Development of Personal Computers

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The Development of Personal Computers

The history of the computer goes back hundreds of years. From the abacus through the modern era the evolution of computers has involved many innovative individuals. It was out of this desire to innovate many fascinating tabulating machines developed. The modern computer, therefore, evolved from an amalgamation of the genius of many individuals over a long period of history. Many people shaped the world by making the efforts to develop technology.

An early counting machine (and relative of the computer) can be traced back to 3000 BC. This device is known as the abacus. Although ancient, the abacus is not archaic. It is still used in math education and in some businesses for making
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She was among the only female mathematicians of her time ("Computer"). Her suggestion that punched cards be used as a type of simple programming for the Analytical Engine earned her the title " the first computer programmer" (Long and Long 35C). In addition, the United States Department of Defense honored Byron by naming its high-level security program "Ada", in 1977 ("Byron").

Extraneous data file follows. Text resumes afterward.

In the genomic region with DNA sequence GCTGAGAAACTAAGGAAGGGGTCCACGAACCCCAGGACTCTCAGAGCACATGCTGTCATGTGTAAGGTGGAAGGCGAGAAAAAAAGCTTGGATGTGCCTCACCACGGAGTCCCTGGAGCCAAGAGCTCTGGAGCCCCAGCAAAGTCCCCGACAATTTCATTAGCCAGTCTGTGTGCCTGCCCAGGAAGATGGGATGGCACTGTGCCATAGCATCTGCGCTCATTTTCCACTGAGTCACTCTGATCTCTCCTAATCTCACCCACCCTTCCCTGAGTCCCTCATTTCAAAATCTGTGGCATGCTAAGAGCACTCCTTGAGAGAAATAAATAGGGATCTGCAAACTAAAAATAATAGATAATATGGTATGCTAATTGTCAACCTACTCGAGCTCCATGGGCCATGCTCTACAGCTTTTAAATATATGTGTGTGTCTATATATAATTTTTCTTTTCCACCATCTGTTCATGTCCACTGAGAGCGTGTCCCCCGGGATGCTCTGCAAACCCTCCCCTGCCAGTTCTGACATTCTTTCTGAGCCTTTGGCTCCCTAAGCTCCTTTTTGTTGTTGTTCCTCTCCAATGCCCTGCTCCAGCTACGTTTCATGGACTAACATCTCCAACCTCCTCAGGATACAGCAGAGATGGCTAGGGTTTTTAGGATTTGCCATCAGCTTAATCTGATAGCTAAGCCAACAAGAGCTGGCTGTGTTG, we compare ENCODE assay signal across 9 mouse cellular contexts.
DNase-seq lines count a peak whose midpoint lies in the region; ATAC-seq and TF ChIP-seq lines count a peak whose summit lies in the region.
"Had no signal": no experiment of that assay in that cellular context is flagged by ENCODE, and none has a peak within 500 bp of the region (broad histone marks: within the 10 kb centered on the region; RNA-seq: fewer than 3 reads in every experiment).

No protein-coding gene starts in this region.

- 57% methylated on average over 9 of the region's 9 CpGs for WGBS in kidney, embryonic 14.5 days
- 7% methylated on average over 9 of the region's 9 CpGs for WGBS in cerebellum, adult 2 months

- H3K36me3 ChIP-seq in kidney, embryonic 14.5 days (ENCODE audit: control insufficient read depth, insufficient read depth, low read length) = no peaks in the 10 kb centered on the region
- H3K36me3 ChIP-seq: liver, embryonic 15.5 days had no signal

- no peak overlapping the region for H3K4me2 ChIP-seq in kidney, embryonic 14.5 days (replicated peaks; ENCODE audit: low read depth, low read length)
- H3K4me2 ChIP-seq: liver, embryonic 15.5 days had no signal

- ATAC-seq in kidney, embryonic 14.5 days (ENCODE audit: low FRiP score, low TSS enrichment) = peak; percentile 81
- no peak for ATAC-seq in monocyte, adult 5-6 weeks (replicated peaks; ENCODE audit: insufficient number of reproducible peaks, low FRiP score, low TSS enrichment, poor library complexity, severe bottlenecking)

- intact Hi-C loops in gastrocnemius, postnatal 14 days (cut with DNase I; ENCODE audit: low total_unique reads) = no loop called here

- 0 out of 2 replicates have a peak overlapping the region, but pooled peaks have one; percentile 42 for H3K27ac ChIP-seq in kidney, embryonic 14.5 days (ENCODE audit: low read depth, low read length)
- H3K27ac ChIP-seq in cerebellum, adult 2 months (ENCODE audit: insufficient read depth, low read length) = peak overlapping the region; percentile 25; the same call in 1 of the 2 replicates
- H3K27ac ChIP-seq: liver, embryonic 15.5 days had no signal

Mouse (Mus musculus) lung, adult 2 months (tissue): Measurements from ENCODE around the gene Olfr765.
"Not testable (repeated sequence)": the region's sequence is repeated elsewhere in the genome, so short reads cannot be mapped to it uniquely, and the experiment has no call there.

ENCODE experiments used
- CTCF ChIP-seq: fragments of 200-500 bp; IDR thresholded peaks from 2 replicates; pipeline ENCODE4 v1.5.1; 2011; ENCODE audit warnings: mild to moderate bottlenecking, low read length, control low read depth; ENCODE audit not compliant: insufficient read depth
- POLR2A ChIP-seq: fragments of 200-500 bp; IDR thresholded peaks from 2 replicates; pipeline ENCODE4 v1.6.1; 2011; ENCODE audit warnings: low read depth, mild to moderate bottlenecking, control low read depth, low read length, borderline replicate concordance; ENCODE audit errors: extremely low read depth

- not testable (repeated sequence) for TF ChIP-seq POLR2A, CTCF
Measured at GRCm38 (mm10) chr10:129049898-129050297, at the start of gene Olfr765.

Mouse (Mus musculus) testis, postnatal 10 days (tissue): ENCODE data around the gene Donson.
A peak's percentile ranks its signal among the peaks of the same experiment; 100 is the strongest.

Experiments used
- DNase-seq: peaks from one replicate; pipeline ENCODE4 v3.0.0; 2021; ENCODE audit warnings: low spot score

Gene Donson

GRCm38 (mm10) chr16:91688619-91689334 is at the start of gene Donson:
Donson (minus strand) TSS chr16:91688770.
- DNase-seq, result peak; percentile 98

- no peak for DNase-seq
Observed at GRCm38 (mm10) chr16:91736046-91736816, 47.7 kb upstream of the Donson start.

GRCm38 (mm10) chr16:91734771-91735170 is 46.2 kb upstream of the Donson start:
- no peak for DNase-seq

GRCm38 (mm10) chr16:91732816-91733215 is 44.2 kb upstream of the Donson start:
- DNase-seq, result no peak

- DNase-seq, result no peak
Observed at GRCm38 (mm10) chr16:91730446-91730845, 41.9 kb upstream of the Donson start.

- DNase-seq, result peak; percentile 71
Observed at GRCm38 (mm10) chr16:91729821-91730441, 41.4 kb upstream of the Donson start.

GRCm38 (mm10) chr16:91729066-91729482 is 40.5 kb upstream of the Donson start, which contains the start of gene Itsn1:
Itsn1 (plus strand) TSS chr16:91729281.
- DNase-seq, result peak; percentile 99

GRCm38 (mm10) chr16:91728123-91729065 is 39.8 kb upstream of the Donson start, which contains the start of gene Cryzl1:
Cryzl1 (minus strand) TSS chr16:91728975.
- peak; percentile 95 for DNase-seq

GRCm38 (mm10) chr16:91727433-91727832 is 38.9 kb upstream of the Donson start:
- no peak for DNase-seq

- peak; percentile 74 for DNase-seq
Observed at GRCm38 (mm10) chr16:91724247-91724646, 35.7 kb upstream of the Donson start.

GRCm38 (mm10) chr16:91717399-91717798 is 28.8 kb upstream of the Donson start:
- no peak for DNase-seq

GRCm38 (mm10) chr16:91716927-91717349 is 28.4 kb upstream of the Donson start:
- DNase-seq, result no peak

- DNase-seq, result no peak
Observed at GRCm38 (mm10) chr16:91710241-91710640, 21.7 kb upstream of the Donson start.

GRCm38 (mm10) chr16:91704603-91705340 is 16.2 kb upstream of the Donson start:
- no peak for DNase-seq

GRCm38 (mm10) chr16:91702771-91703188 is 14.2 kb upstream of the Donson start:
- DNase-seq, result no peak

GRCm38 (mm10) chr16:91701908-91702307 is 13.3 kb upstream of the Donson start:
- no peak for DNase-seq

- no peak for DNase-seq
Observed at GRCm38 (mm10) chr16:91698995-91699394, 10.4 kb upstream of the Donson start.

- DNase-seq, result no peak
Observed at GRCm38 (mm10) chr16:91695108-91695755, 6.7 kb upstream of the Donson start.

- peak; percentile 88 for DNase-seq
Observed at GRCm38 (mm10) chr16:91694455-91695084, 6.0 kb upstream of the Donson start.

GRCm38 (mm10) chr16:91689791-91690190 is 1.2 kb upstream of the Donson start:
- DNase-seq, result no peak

In 1890 a man named Herman Hollerith devised a machine to speed up census taking (Long and Long 35C). Hollerith was born in 1860 in Buffalo, New York, and was educated at Columbia University ("Hollerith, Herman"). With the aid of a professor he got a job helping with tabulation of the 1880 census, a process that took eight years (Long and Long 35C).

After experiencing the 1880 census Herman devised a "Tabulating Machine" in order to speed the 1890 census. This machine used cards encoded with data in the form of punched holes. The machine read the punched holes after they were passed through electrical contacts ("Hollerith, Herman"). "Closed circuits, which indicated hole positions, could then be selected and counted" (qtd. in "Hollerith, Herman"). "Hollerith's Tabulating Machine" cut the time it took to do the census to under three years and saved the Census Bureau 5 million dollars (Long and Long 35C). In addition, the machine represents the first use of punched cards as a set of operation instructions, an idea originating with Jaquard and perpetuated by the
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